Launcher Quote: “There is nothing to do. Everything is always in its place.
“Mind, like empty space, has no concreteness.
To see whether or not this is so, my fortunate children,
Look directly at your mind in the manner of not watching anything.
Let go completely and then you will know.”
-The Flight of The Garuda, Shabkar Tsodruk Rangdrol
I find myself wishing that there was some musical accompaniment sometimes when it comes to observing nature. Maybe it’s the fact that I’ve been caught up in watching too many nature specials or educational specials on TV, but there’s a kind of relaxing and mellifluous set of tunes that seem to accompany even the most trivial of events that occur in nature. I was kind of reminded of this playing around with today’s entry from Lucas and Camila, who make something like the falling leaves on a tree be literally a musical tune in the making.
It’s interesting how subtle some of the notes that you can play on the leaves that fall from the tree are shown to the player. You can hear a note when a leaf falls, when you click a leaf to move it slightly, when you figure out you can cause the leaves to fall faster, and as they gently move down onto the ground. You’re given more notes to play as the leaves pile up, and even though you might think that you’d be creating a cacophony of music trying to click on them all, by contrast you find yourself gently touching the leaves in turn as they set out with each note in turn.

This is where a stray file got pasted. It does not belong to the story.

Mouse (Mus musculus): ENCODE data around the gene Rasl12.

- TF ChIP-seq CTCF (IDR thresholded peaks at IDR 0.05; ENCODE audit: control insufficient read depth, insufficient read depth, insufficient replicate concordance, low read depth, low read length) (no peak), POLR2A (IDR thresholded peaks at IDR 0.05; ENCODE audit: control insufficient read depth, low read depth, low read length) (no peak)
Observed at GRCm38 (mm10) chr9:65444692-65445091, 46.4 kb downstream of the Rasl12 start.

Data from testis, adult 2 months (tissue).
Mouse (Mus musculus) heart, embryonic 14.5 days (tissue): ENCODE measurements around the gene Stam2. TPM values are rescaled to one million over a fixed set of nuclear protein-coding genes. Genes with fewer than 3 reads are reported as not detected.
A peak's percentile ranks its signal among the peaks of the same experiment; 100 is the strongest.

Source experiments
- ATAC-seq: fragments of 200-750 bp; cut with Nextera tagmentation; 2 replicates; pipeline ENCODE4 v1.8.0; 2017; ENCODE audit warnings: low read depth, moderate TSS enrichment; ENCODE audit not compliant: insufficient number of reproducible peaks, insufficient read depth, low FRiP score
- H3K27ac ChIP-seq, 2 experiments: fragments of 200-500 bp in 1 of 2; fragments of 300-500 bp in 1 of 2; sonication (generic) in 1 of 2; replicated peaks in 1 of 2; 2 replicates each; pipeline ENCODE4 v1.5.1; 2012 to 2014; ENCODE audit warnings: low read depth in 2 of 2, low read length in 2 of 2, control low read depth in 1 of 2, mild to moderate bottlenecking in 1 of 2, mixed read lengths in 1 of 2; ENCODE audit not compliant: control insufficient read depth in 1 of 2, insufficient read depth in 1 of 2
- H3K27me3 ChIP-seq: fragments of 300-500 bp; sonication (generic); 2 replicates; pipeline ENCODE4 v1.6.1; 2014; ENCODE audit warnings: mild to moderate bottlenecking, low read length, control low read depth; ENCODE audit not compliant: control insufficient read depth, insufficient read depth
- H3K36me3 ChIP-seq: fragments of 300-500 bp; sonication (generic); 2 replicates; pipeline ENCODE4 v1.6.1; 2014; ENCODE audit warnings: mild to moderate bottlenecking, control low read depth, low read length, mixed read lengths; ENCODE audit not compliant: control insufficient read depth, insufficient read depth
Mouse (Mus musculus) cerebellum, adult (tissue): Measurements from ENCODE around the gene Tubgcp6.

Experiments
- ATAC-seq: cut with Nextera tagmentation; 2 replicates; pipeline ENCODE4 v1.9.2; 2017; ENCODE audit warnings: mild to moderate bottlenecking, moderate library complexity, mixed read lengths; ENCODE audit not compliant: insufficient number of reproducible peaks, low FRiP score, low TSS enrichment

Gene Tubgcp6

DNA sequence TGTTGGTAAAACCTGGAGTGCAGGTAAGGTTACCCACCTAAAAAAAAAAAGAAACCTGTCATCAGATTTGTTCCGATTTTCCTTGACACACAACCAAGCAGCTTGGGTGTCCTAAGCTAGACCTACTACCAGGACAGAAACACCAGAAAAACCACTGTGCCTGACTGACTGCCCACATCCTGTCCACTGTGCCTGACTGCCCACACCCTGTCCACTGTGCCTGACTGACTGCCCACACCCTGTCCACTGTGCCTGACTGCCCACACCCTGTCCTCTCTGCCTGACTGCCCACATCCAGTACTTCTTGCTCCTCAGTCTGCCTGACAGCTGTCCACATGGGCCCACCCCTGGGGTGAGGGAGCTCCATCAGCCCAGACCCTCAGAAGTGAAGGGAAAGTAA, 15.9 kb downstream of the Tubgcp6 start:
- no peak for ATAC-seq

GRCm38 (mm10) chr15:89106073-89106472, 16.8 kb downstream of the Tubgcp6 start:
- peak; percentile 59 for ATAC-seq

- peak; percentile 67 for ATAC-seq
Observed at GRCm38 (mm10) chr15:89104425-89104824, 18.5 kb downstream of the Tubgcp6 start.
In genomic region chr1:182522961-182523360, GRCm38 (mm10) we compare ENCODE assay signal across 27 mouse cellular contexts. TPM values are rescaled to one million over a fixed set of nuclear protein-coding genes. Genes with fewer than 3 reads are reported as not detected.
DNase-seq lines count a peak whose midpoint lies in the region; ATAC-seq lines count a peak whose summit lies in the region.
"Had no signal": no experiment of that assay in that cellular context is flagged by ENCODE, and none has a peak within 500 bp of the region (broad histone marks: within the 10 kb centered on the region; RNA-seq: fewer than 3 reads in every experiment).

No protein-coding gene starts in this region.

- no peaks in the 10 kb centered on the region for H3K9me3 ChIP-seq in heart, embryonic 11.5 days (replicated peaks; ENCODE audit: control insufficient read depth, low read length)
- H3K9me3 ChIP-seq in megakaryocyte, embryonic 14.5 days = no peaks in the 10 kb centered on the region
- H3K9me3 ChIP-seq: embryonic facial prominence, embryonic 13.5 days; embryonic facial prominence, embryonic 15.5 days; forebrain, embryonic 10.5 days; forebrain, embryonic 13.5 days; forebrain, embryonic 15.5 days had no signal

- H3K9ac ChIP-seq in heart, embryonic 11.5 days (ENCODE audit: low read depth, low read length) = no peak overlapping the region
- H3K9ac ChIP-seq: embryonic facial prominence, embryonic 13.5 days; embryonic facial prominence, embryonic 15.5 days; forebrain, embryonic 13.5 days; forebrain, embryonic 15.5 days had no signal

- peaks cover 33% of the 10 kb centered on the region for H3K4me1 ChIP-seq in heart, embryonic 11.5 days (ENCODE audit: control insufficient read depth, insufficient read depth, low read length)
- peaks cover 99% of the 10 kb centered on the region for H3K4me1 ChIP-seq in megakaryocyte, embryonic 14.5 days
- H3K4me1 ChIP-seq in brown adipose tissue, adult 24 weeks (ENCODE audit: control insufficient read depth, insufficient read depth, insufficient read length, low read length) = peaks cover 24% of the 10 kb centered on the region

All this adds up to the fact that once you’ve made all the leaves fall, even though the tree is now bare, it gives birth to something else as it relates to leaves on a ground creating a set of little musical notes as you move the pile around slightly. It sort of plays to some of the message that nature gives that even as one thing ends, another can be given birth to in order to continue the cycle. Trees shedding leaves that change color and present another nature scene you can appreciate is just one such example – and as we know the leaves will inevitably bloom again on the tree in question – it’s also a reassurance that life (and nature) moves on.